We'll need #5 healthy down the stretch, but there's no denying the value of the designed qb run. Another fine breakdown - keeping my sanity until kickoff.

Three yards and a vapor trail...

+2 HS
I_Run_The_Dave's picture

Power Read in this article is pretty much "Run Dave" except it is for the QB and not the RB, and with the jet sweep option added in.  Also, don't let me hear you talking bad about my favorite play in football ever again.  ;)

Three yards and a vapor trail...

I prefer three yards and a broken ankle.

+2 HS
Hovenaut's picture

Why on Earth is it your favori...



You're right - when it comes to Brax I suppose it three yards and a broken ankle is more accurate.


+2 HS
Zimmy07's picture

The play against Indiana is awesome.  I watched it over & over.

Does anyone else think that if Miller went out of bounds at the 5 against Clemson that we might have won that game?  I'm pretty sure that the hit in the end zone is when he jacked up his shoulder.

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IGotAWoody's picture

You may be right on that one, Zimmy. I look at that play over and over and wonder what the heck's that DB doing waiting in the end zone to deliver a hit anyway? Why isn't he coming up to try and keep Braxton out of the end zone? It's as if he's run to that corner and just waited for him. On the one hand, he delivers a hit, so OK, but he makes NO attempt to prevent the TD.

“The good life is a process, not a state of being. It is a direction, not a destination.” ~Carl Rogers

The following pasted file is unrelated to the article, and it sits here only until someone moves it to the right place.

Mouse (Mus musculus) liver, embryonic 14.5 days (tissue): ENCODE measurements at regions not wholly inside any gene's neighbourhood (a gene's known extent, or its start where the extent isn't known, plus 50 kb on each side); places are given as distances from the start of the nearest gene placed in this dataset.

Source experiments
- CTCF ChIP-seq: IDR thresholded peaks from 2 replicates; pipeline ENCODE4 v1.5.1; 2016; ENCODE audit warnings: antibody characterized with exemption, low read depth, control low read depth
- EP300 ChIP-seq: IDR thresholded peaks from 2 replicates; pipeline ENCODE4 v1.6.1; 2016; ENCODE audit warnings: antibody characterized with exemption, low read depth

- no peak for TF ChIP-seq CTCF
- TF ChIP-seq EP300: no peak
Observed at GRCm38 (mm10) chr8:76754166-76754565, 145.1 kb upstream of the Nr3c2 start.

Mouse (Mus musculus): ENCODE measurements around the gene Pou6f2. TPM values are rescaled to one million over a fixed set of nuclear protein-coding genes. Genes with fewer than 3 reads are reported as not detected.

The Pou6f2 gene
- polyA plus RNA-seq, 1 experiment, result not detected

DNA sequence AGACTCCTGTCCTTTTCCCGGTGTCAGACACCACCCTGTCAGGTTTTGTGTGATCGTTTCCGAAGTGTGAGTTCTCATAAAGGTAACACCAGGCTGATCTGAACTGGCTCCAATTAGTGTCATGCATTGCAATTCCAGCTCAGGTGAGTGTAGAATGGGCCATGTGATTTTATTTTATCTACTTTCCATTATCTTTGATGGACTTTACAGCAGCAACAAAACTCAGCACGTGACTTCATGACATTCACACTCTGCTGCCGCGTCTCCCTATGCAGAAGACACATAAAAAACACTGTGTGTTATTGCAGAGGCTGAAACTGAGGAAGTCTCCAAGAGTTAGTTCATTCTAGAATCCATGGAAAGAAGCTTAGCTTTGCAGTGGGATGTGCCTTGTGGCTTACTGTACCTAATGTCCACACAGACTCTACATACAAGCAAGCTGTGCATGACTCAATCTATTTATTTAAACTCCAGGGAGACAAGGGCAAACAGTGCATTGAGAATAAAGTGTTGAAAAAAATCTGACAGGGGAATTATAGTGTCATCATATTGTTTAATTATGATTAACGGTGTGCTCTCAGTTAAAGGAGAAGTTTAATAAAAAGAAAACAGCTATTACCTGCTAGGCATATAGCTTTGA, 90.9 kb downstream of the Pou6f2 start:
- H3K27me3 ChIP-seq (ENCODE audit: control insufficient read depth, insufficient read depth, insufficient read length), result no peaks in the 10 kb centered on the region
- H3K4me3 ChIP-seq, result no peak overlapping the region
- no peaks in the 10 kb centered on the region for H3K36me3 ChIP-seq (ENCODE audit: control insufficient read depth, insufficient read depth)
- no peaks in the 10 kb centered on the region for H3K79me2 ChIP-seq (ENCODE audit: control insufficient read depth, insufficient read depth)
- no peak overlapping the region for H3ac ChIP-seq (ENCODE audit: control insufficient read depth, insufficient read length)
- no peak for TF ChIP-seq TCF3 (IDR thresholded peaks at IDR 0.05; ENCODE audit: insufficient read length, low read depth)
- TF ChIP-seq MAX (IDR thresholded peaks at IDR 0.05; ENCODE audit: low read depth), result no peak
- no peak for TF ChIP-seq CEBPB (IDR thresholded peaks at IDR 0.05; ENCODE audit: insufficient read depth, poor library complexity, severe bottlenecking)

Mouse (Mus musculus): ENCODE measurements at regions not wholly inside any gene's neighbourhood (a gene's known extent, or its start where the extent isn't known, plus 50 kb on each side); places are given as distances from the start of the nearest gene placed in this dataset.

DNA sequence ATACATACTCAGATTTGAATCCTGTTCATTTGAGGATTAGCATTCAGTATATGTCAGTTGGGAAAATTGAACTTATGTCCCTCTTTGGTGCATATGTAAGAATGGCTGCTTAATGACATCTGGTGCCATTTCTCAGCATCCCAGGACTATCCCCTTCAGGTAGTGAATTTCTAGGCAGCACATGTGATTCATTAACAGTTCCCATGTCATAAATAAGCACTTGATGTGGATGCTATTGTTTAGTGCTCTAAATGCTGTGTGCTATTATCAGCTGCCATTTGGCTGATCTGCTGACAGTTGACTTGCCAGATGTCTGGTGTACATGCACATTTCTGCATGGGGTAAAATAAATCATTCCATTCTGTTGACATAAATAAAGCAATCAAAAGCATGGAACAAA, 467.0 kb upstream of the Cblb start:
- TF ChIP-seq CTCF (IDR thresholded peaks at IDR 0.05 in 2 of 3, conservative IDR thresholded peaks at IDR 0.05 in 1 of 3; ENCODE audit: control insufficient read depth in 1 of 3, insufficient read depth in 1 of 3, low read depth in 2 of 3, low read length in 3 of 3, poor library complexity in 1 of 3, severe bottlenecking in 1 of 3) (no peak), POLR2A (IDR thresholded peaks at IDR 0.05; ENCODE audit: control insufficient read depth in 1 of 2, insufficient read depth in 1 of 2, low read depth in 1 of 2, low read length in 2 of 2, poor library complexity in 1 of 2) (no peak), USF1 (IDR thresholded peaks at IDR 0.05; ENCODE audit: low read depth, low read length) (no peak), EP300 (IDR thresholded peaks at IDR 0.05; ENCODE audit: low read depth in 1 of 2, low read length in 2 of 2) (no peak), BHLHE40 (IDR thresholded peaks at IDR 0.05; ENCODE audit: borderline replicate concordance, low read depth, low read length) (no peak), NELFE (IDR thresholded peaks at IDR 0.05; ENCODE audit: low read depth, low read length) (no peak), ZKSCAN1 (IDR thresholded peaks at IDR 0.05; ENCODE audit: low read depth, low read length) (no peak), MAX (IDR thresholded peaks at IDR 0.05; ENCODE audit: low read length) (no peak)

vtbuckeye's picture

I know this isn't how the game is officiated but if when running the ball into the endzone it is a touchdown as soon as the ball breaks the plain of the goal line, then the play is over when Braxton crosses the goal line.  If the play is over then any further contact is a late hit/personal fowl/penalty of some kind.  How is tackling a player that was in bounds with the ball in their possession after they crossed the goal line any different than tackling the same player after the have crossed the boundary line on the edge of the field? I understand that things are different if it is a receiver catching the ball in the endzone (establishing/maintaining possession through the hit...) but if a player is running into the endzone things should be different. Our QB should not get lit up like that across the goal line.  That particular play was close, but if there is a personal foul penalty for it maybe the DB comes out of the endzone to make a play that Braxton could hopefully avoid/mitigate. (rant over)